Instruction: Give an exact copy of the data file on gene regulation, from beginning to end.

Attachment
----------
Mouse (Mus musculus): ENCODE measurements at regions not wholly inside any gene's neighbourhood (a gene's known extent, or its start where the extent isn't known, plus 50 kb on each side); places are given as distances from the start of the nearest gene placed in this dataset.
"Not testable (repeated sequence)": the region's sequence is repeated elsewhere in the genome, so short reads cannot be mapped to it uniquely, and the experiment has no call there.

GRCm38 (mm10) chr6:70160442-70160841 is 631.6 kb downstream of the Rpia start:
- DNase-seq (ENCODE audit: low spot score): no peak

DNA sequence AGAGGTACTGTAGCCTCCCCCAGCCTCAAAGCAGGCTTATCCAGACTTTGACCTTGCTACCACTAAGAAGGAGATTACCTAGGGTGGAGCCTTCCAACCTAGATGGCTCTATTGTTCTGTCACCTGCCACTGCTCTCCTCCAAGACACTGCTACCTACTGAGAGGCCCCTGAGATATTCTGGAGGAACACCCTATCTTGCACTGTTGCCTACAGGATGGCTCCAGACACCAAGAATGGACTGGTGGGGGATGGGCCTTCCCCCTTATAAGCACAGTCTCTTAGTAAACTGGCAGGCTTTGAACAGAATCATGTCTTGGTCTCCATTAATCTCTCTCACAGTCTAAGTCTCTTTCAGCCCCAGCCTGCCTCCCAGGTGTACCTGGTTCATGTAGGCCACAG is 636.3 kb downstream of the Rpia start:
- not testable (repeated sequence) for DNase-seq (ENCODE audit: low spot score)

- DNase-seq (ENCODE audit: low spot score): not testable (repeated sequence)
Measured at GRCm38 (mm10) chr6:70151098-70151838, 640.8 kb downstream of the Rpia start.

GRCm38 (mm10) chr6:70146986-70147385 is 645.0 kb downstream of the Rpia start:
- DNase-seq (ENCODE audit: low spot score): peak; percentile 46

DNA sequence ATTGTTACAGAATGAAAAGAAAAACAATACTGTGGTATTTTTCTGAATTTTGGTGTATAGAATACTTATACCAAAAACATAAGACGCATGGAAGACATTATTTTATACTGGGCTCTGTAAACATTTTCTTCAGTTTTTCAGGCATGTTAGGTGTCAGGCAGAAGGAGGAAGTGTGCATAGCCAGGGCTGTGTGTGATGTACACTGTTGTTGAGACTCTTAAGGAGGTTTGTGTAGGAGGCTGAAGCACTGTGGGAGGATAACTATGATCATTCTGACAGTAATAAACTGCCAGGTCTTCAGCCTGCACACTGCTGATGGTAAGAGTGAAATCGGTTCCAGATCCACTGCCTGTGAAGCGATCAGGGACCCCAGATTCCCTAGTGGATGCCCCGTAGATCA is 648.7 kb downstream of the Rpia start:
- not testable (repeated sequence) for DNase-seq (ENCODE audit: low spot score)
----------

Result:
Mouse (Mus musculus): ENCODE measurements at regions not wholly inside any gene's neighbourhood (a gene's known extent, or its start where the extent isn't known, plus 50 kb on each side); places are given as distances from the start of the nearest gene placed in this dataset.
"Not testable (repeated sequence)": the region's sequence is repeated elsewhere in the genome, so short reads cannot be mapped to it uniquely, and the experiment has no call there.

GRCm38 (mm10) chr6:70160442-70160841 is 631.6 kb downstream of the Rpia start:
- DNase-seq (ENCODE audit: low spot score): no peak

DNA sequence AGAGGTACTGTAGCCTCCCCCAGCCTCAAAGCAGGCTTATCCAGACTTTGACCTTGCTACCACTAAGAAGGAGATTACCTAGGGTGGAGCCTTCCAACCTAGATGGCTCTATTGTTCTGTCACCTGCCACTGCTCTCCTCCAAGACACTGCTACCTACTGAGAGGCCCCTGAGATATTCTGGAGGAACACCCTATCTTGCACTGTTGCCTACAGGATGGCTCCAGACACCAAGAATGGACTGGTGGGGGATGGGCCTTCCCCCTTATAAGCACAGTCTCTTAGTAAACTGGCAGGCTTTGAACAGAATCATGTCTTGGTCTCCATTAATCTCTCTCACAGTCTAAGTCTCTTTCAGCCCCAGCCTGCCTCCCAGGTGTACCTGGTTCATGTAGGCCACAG is 636.3 kb downstream of the Rpia start:
- not testable (repeated sequence) for DNase-seq (ENCODE audit: low spot score)

- DNase-seq (ENCODE audit: low spot score): not testable (repeated sequence)
Measured at GRCm38 (mm10) chr6:70151098-70151838, 640.8 kb downstream of the Rpia start.

GRCm38 (mm10) chr6:70146986-70147385 is 645.0 kb downstream of the Rpia start:
- DNase-seq (ENCODE audit: low spot score): peak; percentile 46

DNA sequence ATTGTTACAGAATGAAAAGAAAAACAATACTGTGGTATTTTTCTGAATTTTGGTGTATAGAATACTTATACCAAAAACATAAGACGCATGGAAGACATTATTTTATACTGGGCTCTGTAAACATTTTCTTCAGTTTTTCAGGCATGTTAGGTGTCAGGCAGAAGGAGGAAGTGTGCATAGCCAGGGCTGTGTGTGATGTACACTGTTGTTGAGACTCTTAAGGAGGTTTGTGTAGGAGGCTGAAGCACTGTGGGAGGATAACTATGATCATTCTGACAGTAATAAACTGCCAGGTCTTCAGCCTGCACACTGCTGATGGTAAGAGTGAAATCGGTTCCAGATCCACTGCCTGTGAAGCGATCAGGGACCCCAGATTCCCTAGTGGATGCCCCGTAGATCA is 648.7 kb downstream of the Rpia start:
- not testable (repeated sequence) for DNase-seq (ENCODE audit: low spot score)